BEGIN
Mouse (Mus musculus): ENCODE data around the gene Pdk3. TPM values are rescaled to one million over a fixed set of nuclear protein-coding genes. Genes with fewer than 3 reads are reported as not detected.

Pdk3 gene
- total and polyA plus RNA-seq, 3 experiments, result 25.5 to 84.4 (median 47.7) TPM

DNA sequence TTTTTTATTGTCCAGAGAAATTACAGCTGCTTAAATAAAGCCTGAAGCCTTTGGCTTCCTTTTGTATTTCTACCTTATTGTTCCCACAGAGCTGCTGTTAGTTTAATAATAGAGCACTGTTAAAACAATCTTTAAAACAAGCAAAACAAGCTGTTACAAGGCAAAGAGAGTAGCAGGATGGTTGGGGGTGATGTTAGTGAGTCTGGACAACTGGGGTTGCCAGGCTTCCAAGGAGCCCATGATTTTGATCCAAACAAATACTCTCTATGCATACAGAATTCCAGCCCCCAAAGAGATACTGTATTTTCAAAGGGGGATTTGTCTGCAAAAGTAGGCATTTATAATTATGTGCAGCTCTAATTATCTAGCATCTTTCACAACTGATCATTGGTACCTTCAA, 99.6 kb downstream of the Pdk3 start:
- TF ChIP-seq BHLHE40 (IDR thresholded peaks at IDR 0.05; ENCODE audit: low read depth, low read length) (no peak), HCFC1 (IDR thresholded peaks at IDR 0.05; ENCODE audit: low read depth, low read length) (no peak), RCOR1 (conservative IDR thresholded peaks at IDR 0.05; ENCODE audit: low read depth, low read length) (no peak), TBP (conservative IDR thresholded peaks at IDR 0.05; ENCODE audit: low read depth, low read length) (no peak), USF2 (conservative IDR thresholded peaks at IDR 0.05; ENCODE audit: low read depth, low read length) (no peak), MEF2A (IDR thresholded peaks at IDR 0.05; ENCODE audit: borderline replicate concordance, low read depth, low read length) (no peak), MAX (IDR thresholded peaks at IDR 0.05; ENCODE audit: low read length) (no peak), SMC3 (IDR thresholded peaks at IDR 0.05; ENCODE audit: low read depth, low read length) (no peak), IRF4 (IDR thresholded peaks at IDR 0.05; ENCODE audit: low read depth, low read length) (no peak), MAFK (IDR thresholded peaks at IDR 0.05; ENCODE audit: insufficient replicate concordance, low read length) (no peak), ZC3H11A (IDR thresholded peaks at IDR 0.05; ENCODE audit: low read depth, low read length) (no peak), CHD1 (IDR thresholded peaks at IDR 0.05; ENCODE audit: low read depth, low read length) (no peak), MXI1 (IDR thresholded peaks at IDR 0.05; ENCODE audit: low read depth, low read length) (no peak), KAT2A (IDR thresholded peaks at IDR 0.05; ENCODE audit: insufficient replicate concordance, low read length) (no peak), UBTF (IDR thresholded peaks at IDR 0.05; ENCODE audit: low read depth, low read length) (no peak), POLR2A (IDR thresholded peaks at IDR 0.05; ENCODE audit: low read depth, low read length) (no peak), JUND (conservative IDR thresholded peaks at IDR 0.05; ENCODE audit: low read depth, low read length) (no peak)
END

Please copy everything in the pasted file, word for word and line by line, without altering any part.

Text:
Mouse (Mus musculus): ENCODE data around the gene Pdk3. TPM values are rescaled to one million over a fixed set of nuclear protein-coding genes. Genes with fewer than 3 reads are reported as not detected.

Pdk3 gene
- total and polyA plus RNA-seq, 3 experiments, result 25.5 to 84.4 (median 47.7) TPM

DNA sequence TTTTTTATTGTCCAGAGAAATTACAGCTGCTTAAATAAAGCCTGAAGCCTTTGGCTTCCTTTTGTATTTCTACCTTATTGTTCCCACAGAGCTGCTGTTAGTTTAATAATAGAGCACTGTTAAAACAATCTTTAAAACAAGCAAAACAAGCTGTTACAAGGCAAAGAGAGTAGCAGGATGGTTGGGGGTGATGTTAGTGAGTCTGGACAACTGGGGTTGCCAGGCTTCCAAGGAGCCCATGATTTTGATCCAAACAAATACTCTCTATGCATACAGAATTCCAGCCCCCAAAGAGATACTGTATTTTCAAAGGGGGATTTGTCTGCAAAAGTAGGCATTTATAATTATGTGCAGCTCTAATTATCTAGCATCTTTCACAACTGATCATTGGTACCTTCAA, 99.6 kb downstream of the Pdk3 start:
- TF ChIP-seq BHLHE40 (IDR thresholded peaks at IDR 0.05; ENCODE audit: low read depth, low read length) (no peak), HCFC1 (IDR thresholded peaks at IDR 0.05; ENCODE audit: low read depth, low read length) (no peak), RCOR1 (conservative IDR thresholded peaks at IDR 0.05; ENCODE audit: low read depth, low read length) (no peak), TBP (conservative IDR thresholded peaks at IDR 0.05; ENCODE audit: low read depth, low read length) (no peak), USF2 (conservative IDR thresholded peaks at IDR 0.05; ENCODE audit: low read depth, low read length) (no peak), MEF2A (IDR thresholded peaks at IDR 0.05; ENCODE audit: borderline replicate concordance, low read depth, low read length) (no peak), MAX (IDR thresholded peaks at IDR 0.05; ENCODE audit: low read length) (no peak), SMC3 (IDR thresholded peaks at IDR 0.05; ENCODE audit: low read depth, low read length) (no peak), IRF4 (IDR thresholded peaks at IDR 0.05; ENCODE audit: low read depth, low read length) (no peak), MAFK (IDR thresholded peaks at IDR 0.05; ENCODE audit: insufficient replicate concordance, low read length) (no peak), ZC3H11A (IDR thresholded peaks at IDR 0.05; ENCODE audit: low read depth, low read length) (no peak), CHD1 (IDR thresholded peaks at IDR 0.05; ENCODE audit: low read depth, low read length) (no peak), MXI1 (IDR thresholded peaks at IDR 0.05; ENCODE audit: low read depth, low read length) (no peak), KAT2A (IDR thresholded peaks at IDR 0.05; ENCODE audit: insufficient replicate concordance, low read length) (no peak), UBTF (IDR thresholded peaks at IDR 0.05; ENCODE audit: low read depth, low read length) (no peak), POLR2A (IDR thresholded peaks at IDR 0.05; ENCODE audit: low read depth, low read length) (no peak), JUND (conservative IDR thresholded peaks at IDR 0.05; ENCODE audit: low read depth, low read length) (no peak)